Sure, Chelsea Green Publishing is the preeminent publisher of books on the politics and practice of sustainable living. Want to learn how to build your own cold frame? Be prepared for any emergency? Take action against climate change? Understand the food safety debate? We’ve got you covered.
But Chelsea Green, I hear you saying, what have you done for me lately? OK, we get the picture.
From now until January 3, all books in our bookstore are an astonishing 25% OFF. That includes all current books, all backlist books, all DVDs, and even all spring 2010 titles (so pre-order now!).
Looking for the perfect gift book? Allow me to make some suggestions:
For the foodie in your life.
Witty and irreverent, informative and provocative, Cheesemonger is the highly readable story of Gordon Edgar’s unlikely career as a cheesemonger at San Francisco’s worker-owned Rainbow Grocery Cooperative. A former punk-rock political activist, Edgar bluffed his way into his cheese job knowing almost nothing, but quickly discovered a whole world of amazing artisan cheeses. There he developed a deep understanding and respect for the styles, producers, animals, and techniques that go into making great cheese.
For the curious mind.
It’s two books in one. In Death, Tyler Volk explains the intriguing ways creatures—including ourselves—use death to actually enhance life. Death is not simply the end of the living, though even in that aspect the Grim Reaper has long been essential to natural selection. Indeed, the exquisite schemes and styles of death that have emerged from evolution have been essential to the great story from life’s beginnings in tiny bacteria nearly four thousand million years ago to ancient human rituals surrounding death and continuing to the existential concerns of human culture and consciousness today. In Sex, Dorion Sagan takes a delightful, irreverent, and informative romp through the science, philosophy, and literature of humanity’s most obsessive subject.
Libation: A Bitter Alchemy
For the connoisseur of fine spirits.
Heekin explores the curious development of her nose and palate, her intuitive education and relationship with wine and spirits, and her arduous attempts to make liqueurs and wine from the fruits of her own land in northern New England. The essays follow her as she unearths ruby-toned wines given up by the ghosts of long-gone wine makers from the red soil of Italy, her adoptive land; as she embarks on a complicated pilgrimage to the home of one of the world’s oldest cocktails, Sazerac, in Katrina-soaked New Orleans; as she attempts a midsummer crafting of a brandy made from inherited roses, the results of an old Sicilian recipe she found in a dusty bookstore in Naples.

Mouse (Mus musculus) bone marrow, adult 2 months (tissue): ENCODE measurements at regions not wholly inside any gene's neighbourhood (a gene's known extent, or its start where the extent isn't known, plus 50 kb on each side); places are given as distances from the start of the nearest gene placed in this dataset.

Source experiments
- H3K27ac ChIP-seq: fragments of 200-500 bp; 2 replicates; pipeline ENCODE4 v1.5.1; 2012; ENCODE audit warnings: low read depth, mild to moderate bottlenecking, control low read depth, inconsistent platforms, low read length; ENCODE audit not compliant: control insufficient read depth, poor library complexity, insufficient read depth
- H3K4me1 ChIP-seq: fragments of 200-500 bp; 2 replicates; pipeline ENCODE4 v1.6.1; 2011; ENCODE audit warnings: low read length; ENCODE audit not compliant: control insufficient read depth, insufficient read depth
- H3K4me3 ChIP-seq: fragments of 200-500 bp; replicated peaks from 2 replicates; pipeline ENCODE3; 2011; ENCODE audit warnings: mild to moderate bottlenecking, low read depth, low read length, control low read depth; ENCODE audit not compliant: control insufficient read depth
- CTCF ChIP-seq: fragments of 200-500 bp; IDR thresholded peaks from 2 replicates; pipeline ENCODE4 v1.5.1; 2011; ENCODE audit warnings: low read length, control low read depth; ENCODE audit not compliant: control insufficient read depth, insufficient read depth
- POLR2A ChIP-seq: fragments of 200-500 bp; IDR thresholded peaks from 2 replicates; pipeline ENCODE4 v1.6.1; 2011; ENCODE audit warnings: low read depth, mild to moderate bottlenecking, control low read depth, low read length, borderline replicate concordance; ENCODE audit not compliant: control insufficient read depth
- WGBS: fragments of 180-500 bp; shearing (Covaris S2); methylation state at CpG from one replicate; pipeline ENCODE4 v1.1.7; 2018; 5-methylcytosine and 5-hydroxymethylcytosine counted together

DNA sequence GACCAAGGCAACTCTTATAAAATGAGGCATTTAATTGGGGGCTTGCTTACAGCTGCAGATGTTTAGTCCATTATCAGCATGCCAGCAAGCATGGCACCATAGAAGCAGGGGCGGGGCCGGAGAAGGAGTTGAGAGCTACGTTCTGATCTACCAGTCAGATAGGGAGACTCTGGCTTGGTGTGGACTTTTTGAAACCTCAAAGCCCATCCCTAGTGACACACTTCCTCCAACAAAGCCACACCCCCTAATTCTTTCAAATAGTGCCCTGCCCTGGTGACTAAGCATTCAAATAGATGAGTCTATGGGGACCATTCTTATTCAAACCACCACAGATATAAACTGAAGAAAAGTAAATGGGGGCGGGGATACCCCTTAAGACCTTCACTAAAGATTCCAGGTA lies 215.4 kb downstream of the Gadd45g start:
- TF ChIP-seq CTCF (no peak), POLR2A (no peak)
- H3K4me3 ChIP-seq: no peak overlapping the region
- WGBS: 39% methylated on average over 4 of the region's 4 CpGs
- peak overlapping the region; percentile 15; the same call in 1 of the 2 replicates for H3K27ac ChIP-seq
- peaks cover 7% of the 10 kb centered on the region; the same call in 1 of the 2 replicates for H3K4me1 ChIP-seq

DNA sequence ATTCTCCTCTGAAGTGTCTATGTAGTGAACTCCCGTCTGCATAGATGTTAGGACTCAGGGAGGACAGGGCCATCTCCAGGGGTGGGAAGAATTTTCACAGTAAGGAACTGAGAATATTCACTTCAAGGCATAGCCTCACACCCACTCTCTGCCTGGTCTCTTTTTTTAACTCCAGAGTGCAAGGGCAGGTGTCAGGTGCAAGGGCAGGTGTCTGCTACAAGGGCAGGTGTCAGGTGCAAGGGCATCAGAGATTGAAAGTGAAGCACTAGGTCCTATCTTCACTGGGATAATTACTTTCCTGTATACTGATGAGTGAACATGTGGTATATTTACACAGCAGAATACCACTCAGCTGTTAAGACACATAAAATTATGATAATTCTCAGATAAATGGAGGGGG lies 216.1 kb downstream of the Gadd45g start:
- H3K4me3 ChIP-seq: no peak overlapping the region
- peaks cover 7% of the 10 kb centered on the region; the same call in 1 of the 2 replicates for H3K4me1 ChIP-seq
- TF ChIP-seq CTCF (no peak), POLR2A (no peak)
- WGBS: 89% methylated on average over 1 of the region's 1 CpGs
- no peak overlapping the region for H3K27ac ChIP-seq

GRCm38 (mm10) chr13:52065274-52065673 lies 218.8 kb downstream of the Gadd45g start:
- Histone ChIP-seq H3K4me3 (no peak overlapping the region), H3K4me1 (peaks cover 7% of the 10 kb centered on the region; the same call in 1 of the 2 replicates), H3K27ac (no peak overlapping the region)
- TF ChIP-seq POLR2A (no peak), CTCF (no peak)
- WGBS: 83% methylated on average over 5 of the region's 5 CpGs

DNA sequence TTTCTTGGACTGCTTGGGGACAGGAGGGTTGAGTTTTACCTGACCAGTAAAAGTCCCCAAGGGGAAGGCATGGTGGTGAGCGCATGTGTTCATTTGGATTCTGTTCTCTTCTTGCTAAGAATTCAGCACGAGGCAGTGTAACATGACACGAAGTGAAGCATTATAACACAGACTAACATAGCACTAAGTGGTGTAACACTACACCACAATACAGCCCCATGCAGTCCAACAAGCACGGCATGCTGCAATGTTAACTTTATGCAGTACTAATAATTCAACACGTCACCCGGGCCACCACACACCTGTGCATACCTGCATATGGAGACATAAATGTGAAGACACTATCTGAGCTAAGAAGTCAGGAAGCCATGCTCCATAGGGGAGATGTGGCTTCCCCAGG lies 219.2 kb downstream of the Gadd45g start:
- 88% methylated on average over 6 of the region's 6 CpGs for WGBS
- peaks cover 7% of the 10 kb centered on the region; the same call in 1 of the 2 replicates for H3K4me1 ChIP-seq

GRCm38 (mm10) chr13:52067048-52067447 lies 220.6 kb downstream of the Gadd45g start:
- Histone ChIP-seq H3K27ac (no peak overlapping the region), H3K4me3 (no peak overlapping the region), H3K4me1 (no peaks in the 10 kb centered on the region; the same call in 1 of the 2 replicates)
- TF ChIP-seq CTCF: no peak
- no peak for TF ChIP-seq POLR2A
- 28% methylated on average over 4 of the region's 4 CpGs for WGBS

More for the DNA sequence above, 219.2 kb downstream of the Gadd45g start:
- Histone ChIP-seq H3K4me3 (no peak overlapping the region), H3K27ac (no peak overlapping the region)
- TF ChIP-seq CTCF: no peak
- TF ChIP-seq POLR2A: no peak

In Late Winter We Ate Pears: A Year of Hunger and Love
For the aspiring chef.
More than a cookbook, In Late Winter We Ate Pears is a love affair with a culture and a way of life. In vignettes taken from their year in Italy, husband and wife Caleb Barber and Deirdre Heekin offer glimpses of a young, vibrant Italy: of rolling out pizza dough in an ancient hilltown at midnight while wild dogs bay in the abandoned streets; of the fogged car windows of an ancient lovers’ lane amid the olive groves outside Prato.
For the budding pickling fanatic.
Bread. Cheese. Wine. Beer. Coffee. Chocolate. Most people consume fermented foods and drinks every day. For thousands of years, humans have enjoyed the distinctive flavors and nutrition resulting from the transformative power of microscopic bacteria and fungi. Wild Fermentation is the first cookbook to widely explore the culinary magic of fermentation.
For the adventurous animal lover.
Search for the Golden Moon Bear recounts Montgomery’s quest—fraught with danger and mayhem—to reconstruct an evolutionary record and piece together a living portrait of her littleknown subject. This beautiful animal is not just a scientific eureka! It is also a powerful symbol of conservation. Search for the Golden Moon Bear is a field report from the frontiers of science and the ends of the earth, seamlessly weaving together folklore, natural history, and contemporary research into fantastic travelogue.
For the radical micro-farmer.
With this book as a guide, people living in apartments, condominiums, townhouses, and single-family homes will be able to grow up to 20 percent of their own fresh food using a combination of traditional gardening methods and space-saving techniques such as reflected lighting and container “terracing.” Those with access to yards can produce even more.
*Everything except items that were already on sale, of course.